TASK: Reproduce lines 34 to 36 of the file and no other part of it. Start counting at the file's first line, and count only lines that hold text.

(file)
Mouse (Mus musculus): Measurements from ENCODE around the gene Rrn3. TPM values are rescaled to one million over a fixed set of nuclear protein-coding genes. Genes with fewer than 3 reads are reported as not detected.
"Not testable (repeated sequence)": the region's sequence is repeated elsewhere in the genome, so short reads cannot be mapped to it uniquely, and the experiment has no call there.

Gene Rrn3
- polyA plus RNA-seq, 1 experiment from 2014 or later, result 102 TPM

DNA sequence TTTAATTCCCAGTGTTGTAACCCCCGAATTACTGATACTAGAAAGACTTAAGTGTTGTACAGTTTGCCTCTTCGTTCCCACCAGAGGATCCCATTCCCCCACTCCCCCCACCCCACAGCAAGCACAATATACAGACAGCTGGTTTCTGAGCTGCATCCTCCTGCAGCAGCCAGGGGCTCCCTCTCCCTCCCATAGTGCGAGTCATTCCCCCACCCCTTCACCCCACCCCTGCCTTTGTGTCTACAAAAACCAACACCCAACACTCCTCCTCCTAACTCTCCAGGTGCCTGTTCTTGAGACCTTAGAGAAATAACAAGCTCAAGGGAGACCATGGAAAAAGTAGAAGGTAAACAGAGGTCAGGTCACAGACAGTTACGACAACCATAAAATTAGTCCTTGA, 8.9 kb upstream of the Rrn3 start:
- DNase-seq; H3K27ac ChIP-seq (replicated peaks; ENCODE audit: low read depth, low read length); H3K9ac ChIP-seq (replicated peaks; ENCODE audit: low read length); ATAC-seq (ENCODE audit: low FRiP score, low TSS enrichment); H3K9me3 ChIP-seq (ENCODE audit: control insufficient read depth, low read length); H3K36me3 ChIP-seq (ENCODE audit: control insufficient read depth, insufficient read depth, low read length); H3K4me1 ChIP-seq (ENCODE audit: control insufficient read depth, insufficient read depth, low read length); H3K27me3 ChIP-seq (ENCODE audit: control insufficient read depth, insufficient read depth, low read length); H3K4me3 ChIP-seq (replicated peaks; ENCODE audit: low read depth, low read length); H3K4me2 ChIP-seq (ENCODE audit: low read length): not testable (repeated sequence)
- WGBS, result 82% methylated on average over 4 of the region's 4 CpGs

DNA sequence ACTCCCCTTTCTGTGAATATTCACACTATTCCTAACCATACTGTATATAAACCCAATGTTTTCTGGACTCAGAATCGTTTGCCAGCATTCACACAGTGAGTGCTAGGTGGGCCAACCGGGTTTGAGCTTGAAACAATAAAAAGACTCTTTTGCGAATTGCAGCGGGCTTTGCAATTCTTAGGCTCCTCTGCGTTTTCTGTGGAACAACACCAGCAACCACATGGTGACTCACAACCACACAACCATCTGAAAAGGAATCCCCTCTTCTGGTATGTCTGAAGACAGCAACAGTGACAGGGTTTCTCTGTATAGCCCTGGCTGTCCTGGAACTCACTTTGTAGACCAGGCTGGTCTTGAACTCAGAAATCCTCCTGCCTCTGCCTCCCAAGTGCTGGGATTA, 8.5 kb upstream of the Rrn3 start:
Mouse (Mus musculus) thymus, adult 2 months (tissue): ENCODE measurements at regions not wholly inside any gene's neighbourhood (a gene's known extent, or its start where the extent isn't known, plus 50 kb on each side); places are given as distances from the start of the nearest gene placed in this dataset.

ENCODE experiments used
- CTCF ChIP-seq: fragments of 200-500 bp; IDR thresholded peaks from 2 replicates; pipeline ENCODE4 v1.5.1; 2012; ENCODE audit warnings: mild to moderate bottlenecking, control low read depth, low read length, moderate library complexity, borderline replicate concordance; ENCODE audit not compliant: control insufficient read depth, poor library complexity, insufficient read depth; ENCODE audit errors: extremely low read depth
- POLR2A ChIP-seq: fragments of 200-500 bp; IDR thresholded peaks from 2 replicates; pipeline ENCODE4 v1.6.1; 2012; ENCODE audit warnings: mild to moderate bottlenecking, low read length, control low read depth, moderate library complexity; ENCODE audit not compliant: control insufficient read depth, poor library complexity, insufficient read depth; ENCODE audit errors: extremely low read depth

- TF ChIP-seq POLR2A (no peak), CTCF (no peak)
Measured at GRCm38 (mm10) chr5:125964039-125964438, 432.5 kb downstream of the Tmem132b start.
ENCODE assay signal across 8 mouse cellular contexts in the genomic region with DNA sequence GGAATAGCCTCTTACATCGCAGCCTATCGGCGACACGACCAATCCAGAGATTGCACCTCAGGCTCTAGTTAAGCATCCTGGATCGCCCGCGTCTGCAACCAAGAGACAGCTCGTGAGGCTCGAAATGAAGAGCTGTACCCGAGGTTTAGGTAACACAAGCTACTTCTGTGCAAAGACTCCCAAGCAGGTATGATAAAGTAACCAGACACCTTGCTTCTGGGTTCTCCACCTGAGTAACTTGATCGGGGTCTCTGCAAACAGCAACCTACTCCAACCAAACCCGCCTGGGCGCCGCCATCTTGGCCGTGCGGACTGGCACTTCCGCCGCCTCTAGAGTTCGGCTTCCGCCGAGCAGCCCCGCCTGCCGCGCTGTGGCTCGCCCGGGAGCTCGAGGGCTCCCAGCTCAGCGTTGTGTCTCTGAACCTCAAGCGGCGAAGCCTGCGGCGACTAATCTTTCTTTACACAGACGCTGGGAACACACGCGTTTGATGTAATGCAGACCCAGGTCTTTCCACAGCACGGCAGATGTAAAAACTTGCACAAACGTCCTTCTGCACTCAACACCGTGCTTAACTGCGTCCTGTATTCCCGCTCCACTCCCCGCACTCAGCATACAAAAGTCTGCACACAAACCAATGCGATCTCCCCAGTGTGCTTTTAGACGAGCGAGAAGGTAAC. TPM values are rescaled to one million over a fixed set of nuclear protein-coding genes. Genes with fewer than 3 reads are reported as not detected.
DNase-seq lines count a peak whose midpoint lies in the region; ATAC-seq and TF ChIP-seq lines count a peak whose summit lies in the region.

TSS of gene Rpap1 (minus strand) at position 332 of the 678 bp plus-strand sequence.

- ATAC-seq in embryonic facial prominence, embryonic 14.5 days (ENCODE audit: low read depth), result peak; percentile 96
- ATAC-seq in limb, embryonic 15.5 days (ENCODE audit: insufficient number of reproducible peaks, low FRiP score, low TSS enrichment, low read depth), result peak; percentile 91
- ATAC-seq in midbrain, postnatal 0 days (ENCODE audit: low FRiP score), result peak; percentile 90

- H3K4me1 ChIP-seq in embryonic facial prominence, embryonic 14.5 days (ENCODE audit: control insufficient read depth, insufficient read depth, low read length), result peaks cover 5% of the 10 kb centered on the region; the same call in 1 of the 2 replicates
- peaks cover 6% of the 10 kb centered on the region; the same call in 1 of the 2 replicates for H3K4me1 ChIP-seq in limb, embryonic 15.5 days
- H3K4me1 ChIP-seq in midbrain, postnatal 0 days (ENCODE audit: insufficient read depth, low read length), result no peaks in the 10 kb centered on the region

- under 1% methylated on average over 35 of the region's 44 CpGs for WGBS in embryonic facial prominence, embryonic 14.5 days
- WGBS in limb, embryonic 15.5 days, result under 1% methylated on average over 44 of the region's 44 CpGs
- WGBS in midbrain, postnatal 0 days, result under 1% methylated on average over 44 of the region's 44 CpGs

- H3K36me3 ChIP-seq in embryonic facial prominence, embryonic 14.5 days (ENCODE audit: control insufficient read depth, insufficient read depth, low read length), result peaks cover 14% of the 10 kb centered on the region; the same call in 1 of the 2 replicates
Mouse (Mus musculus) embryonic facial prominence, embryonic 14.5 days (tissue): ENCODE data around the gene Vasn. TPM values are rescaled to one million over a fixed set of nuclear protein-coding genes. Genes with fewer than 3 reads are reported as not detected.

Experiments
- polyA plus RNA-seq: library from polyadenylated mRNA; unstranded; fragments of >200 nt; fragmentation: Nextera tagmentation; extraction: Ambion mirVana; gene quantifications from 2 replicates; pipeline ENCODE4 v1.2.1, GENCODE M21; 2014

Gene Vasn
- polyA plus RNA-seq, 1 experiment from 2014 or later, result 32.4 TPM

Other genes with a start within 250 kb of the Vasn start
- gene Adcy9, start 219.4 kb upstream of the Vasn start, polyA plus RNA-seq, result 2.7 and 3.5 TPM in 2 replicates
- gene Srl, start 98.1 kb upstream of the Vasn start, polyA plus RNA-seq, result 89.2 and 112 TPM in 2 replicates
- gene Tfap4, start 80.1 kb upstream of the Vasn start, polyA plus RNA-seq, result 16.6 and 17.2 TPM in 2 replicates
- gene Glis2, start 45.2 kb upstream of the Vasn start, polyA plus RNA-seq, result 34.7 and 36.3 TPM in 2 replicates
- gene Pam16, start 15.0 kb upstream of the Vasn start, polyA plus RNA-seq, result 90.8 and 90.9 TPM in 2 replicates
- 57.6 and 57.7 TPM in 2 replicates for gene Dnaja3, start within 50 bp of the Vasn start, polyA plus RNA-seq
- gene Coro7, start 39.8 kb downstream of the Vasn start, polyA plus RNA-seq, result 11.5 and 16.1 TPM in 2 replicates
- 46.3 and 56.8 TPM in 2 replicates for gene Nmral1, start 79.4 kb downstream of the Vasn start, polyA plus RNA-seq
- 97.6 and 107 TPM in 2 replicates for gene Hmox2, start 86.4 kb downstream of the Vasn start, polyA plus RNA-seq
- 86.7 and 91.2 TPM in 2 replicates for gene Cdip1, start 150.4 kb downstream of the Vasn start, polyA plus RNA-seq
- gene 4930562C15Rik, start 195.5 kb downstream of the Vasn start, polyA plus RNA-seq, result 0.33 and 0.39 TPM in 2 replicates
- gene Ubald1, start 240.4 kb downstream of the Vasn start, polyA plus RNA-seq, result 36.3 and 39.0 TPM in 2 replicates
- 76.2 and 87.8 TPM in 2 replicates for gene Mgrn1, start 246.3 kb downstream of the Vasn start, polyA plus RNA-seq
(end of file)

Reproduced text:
- gene Adcy9, start 219.4 kb upstream of the Vasn start, polyA plus RNA-seq, result 2.7 and 3.5 TPM in 2 replicates
- gene Srl, start 98.1 kb upstream of the Vasn start, polyA plus RNA-seq, result 89.2 and 112 TPM in 2 replicates
- gene Tfap4, start 80.1 kb upstream of the Vasn start, polyA plus RNA-seq, result 16.6 and 17.2 TPM in 2 replicates